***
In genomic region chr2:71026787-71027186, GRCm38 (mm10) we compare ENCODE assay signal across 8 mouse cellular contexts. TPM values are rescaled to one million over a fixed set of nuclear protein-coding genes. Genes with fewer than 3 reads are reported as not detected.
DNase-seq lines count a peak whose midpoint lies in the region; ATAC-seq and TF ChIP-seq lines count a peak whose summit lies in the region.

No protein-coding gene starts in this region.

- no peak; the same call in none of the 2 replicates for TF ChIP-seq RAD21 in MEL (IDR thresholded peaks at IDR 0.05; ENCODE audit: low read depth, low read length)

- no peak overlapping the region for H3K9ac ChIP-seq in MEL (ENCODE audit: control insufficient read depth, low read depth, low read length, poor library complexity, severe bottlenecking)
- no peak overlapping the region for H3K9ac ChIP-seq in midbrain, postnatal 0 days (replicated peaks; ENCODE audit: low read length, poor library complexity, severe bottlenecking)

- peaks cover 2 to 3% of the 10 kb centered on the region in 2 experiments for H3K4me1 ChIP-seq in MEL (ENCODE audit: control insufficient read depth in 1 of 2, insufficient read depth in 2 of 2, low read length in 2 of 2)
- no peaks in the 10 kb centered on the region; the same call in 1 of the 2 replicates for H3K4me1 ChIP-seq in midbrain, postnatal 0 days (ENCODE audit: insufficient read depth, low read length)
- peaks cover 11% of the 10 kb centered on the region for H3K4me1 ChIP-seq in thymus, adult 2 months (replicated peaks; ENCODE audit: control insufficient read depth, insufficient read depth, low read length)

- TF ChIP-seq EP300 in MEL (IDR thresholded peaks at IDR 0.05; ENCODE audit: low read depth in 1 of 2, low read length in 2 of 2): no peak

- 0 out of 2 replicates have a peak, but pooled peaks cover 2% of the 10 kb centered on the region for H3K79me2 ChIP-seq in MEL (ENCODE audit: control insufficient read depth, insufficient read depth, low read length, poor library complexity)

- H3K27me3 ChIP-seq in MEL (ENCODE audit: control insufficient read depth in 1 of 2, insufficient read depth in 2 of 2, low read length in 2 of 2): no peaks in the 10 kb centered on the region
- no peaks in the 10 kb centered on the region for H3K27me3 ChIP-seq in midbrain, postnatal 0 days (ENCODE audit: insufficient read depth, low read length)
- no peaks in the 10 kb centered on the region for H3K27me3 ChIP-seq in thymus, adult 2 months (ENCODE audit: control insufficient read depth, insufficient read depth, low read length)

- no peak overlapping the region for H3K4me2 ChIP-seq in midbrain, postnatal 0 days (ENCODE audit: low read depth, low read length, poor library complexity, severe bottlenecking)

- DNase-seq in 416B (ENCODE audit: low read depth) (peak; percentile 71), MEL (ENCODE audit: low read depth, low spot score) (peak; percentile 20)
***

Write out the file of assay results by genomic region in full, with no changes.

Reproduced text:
In genomic region chr2:71026787-71027186, GRCm38 (mm10) we compare ENCODE assay signal across 8 mouse cellular contexts. TPM values are rescaled to one million over a fixed set of nuclear protein-coding genes. Genes with fewer than 3 reads are reported as not detected.
DNase-seq lines count a peak whose midpoint lies in the region; ATAC-seq and TF ChIP-seq lines count a peak whose summit lies in the region.

No protein-coding gene starts in this region.

- no peak; the same call in none of the 2 replicates for TF ChIP-seq RAD21 in MEL (IDR thresholded peaks at IDR 0.05; ENCODE audit: low read depth, low read length)

- no peak overlapping the region for H3K9ac ChIP-seq in MEL (ENCODE audit: control insufficient read depth, low read depth, low read length, poor library complexity, severe bottlenecking)
- no peak overlapping the region for H3K9ac ChIP-seq in midbrain, postnatal 0 days (replicated peaks; ENCODE audit: low read length, poor library complexity, severe bottlenecking)

- peaks cover 2 to 3% of the 10 kb centered on the region in 2 experiments for H3K4me1 ChIP-seq in MEL (ENCODE audit: control insufficient read depth in 1 of 2, insufficient read depth in 2 of 2, low read length in 2 of 2)
- no peaks in the 10 kb centered on the region; the same call in 1 of the 2 replicates for H3K4me1 ChIP-seq in midbrain, postnatal 0 days (ENCODE audit: insufficient read depth, low read length)
- peaks cover 11% of the 10 kb centered on the region for H3K4me1 ChIP-seq in thymus, adult 2 months (replicated peaks; ENCODE audit: control insufficient read depth, insufficient read depth, low read length)

- TF ChIP-seq EP300 in MEL (IDR thresholded peaks at IDR 0.05; ENCODE audit: low read depth in 1 of 2, low read length in 2 of 2): no peak

- 0 out of 2 replicates have a peak, but pooled peaks cover 2% of the 10 kb centered on the region for H3K79me2 ChIP-seq in MEL (ENCODE audit: control insufficient read depth, insufficient read depth, low read length, poor library complexity)

- H3K27me3 ChIP-seq in MEL (ENCODE audit: control insufficient read depth in 1 of 2, insufficient read depth in 2 of 2, low read length in 2 of 2): no peaks in the 10 kb centered on the region
- no peaks in the 10 kb centered on the region for H3K27me3 ChIP-seq in midbrain, postnatal 0 days (ENCODE audit: insufficient read depth, low read length)
- no peaks in the 10 kb centered on the region for H3K27me3 ChIP-seq in thymus, adult 2 months (ENCODE audit: control insufficient read depth, insufficient read depth, low read length)

- no peak overlapping the region for H3K4me2 ChIP-seq in midbrain, postnatal 0 days (ENCODE audit: low read depth, low read length, poor library complexity, severe bottlenecking)

- DNase-seq in 416B (ENCODE audit: low read depth) (peak; percentile 71), MEL (ENCODE audit: low read depth, low spot score) (peak; percentile 20)